Messaging during times of crisis: Tips from the experts
Nonprofits play a vital role in the ongoing COVID-19 pandemic and the centuries-long crisis of anti-Black racism that has recently been placed in the spotlight again. To get a better understanding of effective crisis messaging and specific insights into reacting to COVID-19 and the crisis of anti-Black racism, I interviewed two communications experts: Chandra M. Hayslett, Communications Director at the Center for Constitutional Rights, and Pablo Toledo, Executive Vice President at Camino PR, a strategic communications agency.
Q: What do you think audiences and communities are looking for from nonprofits in a time of crisis?
Pablo: When a community is in crisis, they immediately begin to weigh who to trust and turn to. Nonprofits ideally fill an important role as a trusted community partner in solving a problem—that means they must be authentic, reliable and transparent. Organizations that are nimble and can respond and evolve quickly in crisis tend to be the most relevant.
Chandra: Audiences will look to nonprofits to be trusting, empathetic, and open during a crisis, especially if the communities themselves are connected to the crisis. The information shared should be backed up by facts and delivered with care.
Q: How do those expectations change based on what people are expecting from nonprofits related to COVID-19? What about the crisis of anti-Black racism?
Chandra: When dealing with COVID-19 and anti-Black racism, audiences will be looking for the same as a regular crisis, but with a deeper acknowledgment of the pain and suffering of the affected communities during the crises that are life and death. Audiences dealing with the anti-Black racism crisis will be looking for how they can help and what they can do personally do. This could be an opportunity to move your audiences from transactional to transformative solidarity: from just posting a picture and hashtag from a march they participated into inviting members of the community to that same march, having difficult conversations with those community members, and attending Black Lives Matter meetings.
Pablo: The crisis of anti-black racism specifically is a situation where you cannot separate the external communications from the internal. There needs to be a through-line between your media and your internal culture-building efforts – otherwise, you’re not being true to the movement you are supporting, and that misalignment will show up publicly.
Q: What are the most important messages or ideas for a nonprofit to communicate during a crisis?
Chandra: If their work is directly related to the crisis, the nonprofit should be sharing facts about the crisis, especially if their audiences and communities are getting misleading information from other sources. Other important messages and ideas nonprofits should communicate with their audiences include solidary statements; audiences will want to know they are not alone in dealing with the crisis; nonprofits should not be afraid to acknowledge their or their audiences’ fears in these statements; how the staff at the nonprofit staff are faring; and how the work programmatic is shifting. If the nonprofit is making commitments to how they will approach/work to end the crisis, their audience will want to hear those.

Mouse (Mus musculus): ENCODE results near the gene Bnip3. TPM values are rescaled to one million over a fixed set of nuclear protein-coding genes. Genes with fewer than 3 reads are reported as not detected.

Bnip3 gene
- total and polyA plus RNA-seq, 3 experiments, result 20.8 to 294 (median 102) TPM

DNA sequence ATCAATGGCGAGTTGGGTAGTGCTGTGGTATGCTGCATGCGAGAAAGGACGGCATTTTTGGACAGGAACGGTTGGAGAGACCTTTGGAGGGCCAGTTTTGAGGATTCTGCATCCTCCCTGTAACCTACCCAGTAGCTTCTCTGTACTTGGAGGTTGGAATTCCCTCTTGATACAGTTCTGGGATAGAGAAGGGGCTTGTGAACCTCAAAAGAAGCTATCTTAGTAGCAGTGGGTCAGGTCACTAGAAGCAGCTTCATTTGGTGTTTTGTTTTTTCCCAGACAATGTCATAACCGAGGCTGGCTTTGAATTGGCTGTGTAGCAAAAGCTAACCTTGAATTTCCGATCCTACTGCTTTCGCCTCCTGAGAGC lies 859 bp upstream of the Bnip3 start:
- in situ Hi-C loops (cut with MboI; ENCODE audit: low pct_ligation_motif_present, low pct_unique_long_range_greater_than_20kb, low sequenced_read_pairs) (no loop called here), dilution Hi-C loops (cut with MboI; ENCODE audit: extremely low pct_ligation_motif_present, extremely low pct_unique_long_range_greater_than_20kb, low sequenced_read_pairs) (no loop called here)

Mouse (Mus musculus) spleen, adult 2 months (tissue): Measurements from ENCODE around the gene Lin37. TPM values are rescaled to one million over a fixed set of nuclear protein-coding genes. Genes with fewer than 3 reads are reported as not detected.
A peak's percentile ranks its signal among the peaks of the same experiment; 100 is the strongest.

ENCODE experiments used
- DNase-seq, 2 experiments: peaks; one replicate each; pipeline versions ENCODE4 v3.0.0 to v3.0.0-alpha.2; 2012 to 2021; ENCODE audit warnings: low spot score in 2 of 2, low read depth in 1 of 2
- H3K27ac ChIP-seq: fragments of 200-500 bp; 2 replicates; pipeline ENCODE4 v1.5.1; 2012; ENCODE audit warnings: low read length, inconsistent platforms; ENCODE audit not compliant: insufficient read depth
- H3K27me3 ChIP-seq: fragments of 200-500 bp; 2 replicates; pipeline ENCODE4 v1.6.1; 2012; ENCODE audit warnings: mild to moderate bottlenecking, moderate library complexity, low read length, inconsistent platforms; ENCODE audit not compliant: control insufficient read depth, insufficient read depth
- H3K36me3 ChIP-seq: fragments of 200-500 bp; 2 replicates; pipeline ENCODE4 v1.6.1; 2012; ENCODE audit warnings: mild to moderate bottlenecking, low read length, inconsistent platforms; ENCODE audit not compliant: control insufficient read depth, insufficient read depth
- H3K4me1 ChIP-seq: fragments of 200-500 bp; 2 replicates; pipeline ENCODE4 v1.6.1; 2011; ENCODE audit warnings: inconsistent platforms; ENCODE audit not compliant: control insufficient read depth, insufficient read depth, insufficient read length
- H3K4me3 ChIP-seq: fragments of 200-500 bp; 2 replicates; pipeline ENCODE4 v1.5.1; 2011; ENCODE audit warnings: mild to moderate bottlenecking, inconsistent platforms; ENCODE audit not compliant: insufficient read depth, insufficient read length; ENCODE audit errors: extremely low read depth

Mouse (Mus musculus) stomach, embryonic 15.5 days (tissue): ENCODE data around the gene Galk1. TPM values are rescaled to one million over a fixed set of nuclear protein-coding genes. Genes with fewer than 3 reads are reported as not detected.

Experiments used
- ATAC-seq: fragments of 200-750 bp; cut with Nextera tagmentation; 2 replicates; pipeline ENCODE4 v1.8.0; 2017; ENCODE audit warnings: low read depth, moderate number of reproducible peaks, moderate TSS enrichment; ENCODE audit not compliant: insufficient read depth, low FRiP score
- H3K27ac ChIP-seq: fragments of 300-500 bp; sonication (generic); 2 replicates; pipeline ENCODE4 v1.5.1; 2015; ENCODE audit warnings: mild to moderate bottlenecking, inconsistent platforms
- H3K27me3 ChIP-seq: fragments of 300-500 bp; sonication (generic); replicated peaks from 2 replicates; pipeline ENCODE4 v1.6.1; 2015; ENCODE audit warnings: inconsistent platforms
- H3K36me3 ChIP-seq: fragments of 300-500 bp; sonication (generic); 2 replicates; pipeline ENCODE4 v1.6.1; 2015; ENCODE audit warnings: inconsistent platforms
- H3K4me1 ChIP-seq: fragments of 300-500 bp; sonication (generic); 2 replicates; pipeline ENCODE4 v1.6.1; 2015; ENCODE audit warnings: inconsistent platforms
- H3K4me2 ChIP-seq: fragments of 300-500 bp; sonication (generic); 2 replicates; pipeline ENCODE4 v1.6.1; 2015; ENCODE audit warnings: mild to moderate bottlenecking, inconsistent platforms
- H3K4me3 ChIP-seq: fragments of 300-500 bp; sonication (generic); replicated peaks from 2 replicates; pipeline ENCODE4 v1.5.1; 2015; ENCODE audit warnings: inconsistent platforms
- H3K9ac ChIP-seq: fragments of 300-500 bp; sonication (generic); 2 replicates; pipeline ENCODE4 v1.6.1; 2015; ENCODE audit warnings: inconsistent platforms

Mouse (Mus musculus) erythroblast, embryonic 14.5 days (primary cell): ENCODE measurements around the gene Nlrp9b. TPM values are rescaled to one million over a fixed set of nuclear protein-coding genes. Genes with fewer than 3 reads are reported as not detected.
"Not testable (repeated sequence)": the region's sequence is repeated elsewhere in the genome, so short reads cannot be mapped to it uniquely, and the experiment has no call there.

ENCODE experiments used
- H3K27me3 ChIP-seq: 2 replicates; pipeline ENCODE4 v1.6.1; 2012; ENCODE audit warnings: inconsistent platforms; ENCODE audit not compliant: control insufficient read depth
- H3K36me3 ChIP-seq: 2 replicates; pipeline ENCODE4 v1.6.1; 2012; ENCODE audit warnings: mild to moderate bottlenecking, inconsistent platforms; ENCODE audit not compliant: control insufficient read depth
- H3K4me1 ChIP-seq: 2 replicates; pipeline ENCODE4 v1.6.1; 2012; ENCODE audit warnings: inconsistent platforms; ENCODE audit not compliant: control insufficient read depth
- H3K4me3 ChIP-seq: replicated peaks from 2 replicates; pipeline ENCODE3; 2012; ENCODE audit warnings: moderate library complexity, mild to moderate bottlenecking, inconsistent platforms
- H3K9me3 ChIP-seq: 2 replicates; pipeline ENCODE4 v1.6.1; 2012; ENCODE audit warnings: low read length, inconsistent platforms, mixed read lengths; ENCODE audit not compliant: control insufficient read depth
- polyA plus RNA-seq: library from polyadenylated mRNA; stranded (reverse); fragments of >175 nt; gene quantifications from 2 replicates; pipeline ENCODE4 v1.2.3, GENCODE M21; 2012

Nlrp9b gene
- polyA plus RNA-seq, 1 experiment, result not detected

Q: How should nonprofits whose missions aren’t directly connected to these various crises respond?
Chandra: Nonprofits with platforms should share them with individuals from impacted organizations. Nonprofits can also amplify and share the responses of other nonprofits that are connected to the crises.
Pablo: Avoid co-opting important social issues for your own gain and be cautious about being performative—if you communicate about your work surrounding these issues, it has to be substantive.
Q: How important is having a “crisis spokesperson”? How should an organization choose that person?
Chandra: The spokesperson is one of the most important people during a crisis. The spokesperson is not always the executive director. When choosing a spokesperson, organizations should look for someone who is authoritative and credible; has the ability to remain calm under pressure; previous media experience, particularly dealing with hostile media; reflects the organization’s brand and values; and charisma and empathy.
Pablo: Beyond one key spokesperson, it’s important to embrace the fact that in a crisis, journalists are as likely to seek commentary directly from staff members. Keep your staff informed during a crisis, and provide support they may need to manage media inquiries.
Thank you to Chandra and Pablo for contributing their time and expertise. Elements of this interview have been edited for length.